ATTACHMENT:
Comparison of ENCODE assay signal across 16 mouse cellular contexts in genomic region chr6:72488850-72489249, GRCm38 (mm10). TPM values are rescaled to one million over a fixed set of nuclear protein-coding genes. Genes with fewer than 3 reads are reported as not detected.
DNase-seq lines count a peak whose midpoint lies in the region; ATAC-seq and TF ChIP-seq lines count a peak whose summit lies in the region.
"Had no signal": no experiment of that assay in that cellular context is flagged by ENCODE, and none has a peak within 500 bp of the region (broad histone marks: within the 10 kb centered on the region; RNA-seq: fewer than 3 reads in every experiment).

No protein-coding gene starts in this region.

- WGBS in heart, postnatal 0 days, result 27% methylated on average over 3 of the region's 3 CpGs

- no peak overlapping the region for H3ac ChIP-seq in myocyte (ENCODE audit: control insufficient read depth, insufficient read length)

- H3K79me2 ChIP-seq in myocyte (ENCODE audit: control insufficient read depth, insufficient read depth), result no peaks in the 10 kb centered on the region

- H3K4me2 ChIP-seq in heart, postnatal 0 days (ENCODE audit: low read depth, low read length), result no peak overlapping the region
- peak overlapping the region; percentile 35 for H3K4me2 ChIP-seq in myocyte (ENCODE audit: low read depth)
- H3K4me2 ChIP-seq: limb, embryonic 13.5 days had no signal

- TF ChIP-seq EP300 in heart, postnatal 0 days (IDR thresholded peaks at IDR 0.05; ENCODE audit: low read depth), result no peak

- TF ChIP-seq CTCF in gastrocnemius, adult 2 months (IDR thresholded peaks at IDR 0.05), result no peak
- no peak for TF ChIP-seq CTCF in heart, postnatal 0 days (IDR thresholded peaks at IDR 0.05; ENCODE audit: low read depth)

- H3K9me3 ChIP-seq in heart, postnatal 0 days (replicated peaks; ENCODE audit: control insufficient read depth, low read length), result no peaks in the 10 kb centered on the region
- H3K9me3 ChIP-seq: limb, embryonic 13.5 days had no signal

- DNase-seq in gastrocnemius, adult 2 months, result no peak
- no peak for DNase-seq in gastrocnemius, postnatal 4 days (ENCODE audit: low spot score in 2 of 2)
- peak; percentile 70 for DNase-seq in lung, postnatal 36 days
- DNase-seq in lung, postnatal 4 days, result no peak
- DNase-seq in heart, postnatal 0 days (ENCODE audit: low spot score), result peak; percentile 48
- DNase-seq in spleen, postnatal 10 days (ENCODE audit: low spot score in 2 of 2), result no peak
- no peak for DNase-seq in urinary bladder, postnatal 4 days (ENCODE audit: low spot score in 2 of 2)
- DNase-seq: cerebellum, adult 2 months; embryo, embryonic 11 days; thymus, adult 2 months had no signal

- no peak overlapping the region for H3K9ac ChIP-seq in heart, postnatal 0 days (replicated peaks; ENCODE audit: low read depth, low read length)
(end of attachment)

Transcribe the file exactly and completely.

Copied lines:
Comparison of ENCODE assay signal across 16 mouse cellular contexts in genomic region chr6:72488850-72489249, GRCm38 (mm10). TPM values are rescaled to one million over a fixed set of nuclear protein-coding genes. Genes with fewer than 3 reads are reported as not detected.
DNase-seq lines count a peak whose midpoint lies in the region; ATAC-seq and TF ChIP-seq lines count a peak whose summit lies in the region.
"Had no signal": no experiment of that assay in that cellular context is flagged by ENCODE, and none has a peak within 500 bp of the region (broad histone marks: within the 10 kb centered on the region; RNA-seq: fewer than 3 reads in every experiment).

No protein-coding gene starts in this region.

- WGBS in heart, postnatal 0 days, result 27% methylated on average over 3 of the region's 3 CpGs

- no peak overlapping the region for H3ac ChIP-seq in myocyte (ENCODE audit: control insufficient read depth, insufficient read length)

- H3K79me2 ChIP-seq in myocyte (ENCODE audit: control insufficient read depth, insufficient read depth), result no peaks in the 10 kb centered on the region

- H3K4me2 ChIP-seq in heart, postnatal 0 days (ENCODE audit: low read depth, low read length), result no peak overlapping the region
- peak overlapping the region; percentile 35 for H3K4me2 ChIP-seq in myocyte (ENCODE audit: low read depth)
- H3K4me2 ChIP-seq: limb, embryonic 13.5 days had no signal

- TF ChIP-seq EP300 in heart, postnatal 0 days (IDR thresholded peaks at IDR 0.05; ENCODE audit: low read depth), result no peak

- TF ChIP-seq CTCF in gastrocnemius, adult 2 months (IDR thresholded peaks at IDR 0.05), result no peak
- no peak for TF ChIP-seq CTCF in heart, postnatal 0 days (IDR thresholded peaks at IDR 0.05; ENCODE audit: low read depth)

- H3K9me3 ChIP-seq in heart, postnatal 0 days (replicated peaks; ENCODE audit: control insufficient read depth, low read length), result no peaks in the 10 kb centered on the region
- H3K9me3 ChIP-seq: limb, embryonic 13.5 days had no signal

- DNase-seq in gastrocnemius, adult 2 months, result no peak
- no peak for DNase-seq in gastrocnemius, postnatal 4 days (ENCODE audit: low spot score in 2 of 2)
- peak; percentile 70 for DNase-seq in lung, postnatal 36 days
- DNase-seq in lung, postnatal 4 days, result no peak
- DNase-seq in heart, postnatal 0 days (ENCODE audit: low spot score), result peak; percentile 48
- DNase-seq in spleen, postnatal 10 days (ENCODE audit: low spot score in 2 of 2), result no peak
- no peak for DNase-seq in urinary bladder, postnatal 4 days (ENCODE audit: low spot score in 2 of 2)
- DNase-seq: cerebellum, adult 2 months; embryo, embryonic 11 days; thymus, adult 2 months had no signal

- no peak overlapping the region for H3K9ac ChIP-seq in heart, postnatal 0 days (replicated peaks; ENCODE audit: low read depth, low read length)